New Orleans, LA
I found an antique store on Frenchman Street. The walls were covered top to bottom in local folk art, wooden chairs, and flare unseen by many outside Louisiana. There was a glass window case with trinkets inside, and it was there I found a mechanical pencil from the early 1920’s. I bought it for $5, satisfied and convinced I got the better end of the bargain. My attention returned to the streets after a brief chat with the shop owner, a nice guy, who told me about the time he found that pencil. It was during the aftermath of hurricane Katrina, and he went scavenging in the debris. He found it in an old cigar box, along with a speeding ticket from 1916. We laughed at the idea of getting pulled over back then, and I later told him about my trip with candor. He, like many before him, wished me well as I left to collect my things and catch my train for El Paso.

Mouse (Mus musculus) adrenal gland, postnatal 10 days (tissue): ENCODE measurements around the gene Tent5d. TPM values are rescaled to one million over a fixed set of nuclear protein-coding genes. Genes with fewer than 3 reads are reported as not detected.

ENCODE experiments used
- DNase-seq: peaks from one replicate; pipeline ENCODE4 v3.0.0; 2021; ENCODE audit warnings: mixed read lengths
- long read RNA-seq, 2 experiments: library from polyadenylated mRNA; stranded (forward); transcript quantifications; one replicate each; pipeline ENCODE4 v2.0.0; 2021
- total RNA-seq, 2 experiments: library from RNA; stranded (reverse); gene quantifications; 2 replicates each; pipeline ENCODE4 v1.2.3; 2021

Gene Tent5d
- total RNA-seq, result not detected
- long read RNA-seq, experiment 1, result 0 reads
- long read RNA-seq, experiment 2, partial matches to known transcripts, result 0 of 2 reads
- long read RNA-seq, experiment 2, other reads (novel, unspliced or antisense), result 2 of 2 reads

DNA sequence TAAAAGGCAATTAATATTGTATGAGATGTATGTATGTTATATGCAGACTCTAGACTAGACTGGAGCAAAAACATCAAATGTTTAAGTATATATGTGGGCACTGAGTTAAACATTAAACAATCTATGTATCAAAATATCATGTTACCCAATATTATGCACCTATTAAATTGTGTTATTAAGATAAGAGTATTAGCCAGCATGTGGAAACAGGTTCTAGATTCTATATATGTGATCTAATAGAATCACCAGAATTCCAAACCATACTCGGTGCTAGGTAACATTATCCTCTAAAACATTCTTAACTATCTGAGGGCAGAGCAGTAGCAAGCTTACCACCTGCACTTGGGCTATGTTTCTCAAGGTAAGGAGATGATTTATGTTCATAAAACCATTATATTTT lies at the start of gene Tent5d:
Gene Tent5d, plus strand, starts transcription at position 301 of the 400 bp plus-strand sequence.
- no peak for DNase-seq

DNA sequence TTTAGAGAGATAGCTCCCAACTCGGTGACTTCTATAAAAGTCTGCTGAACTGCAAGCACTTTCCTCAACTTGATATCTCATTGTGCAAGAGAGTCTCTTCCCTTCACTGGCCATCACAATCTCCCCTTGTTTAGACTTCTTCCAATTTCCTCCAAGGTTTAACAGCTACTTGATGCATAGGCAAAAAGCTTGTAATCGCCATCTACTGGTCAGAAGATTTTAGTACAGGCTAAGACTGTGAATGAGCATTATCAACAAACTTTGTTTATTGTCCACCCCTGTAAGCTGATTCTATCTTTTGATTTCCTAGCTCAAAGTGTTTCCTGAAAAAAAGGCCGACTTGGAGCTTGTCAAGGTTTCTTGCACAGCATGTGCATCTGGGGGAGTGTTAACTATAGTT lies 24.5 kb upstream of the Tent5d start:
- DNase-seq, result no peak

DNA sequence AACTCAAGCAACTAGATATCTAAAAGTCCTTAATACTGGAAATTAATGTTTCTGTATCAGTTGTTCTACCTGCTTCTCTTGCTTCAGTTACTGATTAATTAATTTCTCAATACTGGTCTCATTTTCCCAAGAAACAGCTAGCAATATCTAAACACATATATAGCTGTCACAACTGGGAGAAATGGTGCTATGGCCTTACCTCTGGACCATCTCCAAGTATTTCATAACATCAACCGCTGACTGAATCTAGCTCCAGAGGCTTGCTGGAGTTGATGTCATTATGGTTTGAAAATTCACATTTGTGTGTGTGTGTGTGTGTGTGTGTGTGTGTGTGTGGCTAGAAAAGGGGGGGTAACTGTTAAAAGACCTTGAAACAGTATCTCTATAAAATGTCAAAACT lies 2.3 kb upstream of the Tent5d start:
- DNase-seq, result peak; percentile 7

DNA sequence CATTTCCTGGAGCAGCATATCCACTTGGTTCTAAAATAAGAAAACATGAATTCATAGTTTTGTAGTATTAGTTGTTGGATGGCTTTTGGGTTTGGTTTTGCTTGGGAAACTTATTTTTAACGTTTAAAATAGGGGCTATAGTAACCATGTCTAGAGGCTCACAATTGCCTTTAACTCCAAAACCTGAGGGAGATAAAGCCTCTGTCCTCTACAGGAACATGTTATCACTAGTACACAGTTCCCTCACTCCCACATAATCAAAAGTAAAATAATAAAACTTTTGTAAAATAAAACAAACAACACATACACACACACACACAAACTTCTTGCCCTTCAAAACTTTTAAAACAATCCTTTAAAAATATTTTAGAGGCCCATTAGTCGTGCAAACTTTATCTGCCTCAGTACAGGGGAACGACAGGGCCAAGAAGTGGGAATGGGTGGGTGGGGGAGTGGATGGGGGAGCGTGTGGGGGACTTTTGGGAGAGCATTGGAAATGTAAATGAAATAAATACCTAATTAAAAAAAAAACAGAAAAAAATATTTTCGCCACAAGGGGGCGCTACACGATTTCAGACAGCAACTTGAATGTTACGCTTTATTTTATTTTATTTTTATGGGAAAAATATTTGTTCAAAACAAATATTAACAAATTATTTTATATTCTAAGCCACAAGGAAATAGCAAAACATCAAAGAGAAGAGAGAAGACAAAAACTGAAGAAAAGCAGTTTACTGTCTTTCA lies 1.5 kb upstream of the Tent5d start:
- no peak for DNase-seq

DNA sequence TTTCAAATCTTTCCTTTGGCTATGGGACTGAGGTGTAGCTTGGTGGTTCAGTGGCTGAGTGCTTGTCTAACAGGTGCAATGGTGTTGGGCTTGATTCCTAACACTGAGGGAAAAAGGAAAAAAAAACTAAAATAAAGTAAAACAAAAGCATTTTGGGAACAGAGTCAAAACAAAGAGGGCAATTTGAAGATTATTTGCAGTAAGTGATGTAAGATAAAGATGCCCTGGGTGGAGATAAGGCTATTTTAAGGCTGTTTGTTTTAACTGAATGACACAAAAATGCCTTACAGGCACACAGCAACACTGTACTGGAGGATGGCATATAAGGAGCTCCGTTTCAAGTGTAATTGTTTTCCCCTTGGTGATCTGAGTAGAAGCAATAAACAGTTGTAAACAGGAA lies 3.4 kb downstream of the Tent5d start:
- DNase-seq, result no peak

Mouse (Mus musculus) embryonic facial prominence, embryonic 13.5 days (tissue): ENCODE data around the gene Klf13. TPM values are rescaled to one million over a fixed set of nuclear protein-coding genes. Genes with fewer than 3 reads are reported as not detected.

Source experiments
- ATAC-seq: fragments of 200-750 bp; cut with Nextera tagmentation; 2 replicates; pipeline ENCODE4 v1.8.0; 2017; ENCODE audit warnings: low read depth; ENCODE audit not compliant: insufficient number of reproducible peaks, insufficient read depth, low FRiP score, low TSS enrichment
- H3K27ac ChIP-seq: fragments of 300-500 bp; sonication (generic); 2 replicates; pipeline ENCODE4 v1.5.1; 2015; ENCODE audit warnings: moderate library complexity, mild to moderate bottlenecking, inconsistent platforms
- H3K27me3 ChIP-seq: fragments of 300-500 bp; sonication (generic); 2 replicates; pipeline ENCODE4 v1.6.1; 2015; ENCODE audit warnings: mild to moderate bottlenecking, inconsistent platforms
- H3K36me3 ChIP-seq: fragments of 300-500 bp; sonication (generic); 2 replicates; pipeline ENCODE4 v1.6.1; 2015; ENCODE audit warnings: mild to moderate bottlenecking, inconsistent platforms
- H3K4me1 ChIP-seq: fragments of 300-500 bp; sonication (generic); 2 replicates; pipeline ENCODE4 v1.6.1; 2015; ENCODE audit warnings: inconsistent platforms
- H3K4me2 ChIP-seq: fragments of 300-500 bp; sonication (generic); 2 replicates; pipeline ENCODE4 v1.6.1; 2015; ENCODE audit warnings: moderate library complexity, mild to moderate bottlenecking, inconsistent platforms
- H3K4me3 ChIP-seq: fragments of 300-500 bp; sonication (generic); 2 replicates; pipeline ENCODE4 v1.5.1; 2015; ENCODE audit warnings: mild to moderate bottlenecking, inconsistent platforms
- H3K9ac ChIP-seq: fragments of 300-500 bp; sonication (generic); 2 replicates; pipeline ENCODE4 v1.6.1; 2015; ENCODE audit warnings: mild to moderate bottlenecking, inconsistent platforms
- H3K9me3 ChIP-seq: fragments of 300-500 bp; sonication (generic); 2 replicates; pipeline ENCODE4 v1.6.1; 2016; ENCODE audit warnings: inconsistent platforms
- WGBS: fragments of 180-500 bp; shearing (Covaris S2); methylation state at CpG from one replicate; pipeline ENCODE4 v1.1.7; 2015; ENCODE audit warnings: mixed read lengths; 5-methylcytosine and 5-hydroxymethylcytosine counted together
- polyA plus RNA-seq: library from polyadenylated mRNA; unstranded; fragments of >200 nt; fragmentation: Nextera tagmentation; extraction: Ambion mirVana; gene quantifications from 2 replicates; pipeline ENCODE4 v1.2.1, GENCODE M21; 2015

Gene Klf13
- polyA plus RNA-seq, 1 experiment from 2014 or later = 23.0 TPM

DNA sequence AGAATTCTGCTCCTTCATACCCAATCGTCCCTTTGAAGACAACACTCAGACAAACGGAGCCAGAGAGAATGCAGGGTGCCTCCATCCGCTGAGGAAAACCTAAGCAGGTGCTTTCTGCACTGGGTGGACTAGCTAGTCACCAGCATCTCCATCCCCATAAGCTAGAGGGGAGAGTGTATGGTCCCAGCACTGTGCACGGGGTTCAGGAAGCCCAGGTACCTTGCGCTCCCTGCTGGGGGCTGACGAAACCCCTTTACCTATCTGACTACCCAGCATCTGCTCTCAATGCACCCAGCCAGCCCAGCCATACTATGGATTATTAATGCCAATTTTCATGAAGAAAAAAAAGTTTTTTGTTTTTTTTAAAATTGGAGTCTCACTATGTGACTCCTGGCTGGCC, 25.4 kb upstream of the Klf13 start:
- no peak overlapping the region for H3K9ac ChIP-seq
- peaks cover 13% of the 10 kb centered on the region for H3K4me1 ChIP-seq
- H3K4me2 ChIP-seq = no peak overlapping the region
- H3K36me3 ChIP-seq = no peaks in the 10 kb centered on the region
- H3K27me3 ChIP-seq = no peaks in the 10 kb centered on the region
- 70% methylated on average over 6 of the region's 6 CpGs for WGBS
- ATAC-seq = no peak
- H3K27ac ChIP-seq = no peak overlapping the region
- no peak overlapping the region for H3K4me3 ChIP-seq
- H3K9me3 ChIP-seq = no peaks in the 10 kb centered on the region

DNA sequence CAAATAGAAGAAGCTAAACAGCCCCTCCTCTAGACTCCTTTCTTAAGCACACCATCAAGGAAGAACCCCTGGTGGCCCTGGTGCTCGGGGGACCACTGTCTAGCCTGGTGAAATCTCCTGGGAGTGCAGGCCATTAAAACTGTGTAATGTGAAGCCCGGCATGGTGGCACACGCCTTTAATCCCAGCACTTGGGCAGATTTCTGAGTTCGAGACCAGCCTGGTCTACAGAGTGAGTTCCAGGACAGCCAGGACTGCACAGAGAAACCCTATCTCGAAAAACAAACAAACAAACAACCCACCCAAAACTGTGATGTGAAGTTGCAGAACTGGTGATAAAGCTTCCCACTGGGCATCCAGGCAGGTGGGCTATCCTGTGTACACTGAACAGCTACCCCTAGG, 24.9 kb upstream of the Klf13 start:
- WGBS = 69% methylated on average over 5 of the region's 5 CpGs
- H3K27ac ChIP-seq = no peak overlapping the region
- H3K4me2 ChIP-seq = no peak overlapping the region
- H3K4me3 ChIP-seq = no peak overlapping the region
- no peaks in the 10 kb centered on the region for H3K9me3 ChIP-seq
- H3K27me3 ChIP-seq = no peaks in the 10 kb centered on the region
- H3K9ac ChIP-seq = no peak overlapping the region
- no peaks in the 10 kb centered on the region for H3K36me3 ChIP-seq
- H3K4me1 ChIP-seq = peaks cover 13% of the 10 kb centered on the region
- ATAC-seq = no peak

Perhaps I hadn’t noticed it coming into New Orleans, but I noticed it leaving – our country is littered – there’s a lot of wasted space, talent, and resources out here. Only now on the train do I allow myself to reflect on that. “Step out into the world with your head high.” That was a public service announcement advertised on a billboard in the projects outside metro New Orleans. It was a motivational proposal for all those broken by poverty to simply “step out into the world” with a sense of confidence. How many of these people have heeded this advice? How many will ignore it, and resume their no-where, no-way routine? Vice has such a tight grip out here.
A black man is passed out on a train-side bench, his arm hangs off the end of it, as if it’s been there for hours, and a big white police officer approaches cautiously, as if he might walk upon a dead body on duty. Our train slowly observes before switching tracks West for El Paso and beyond.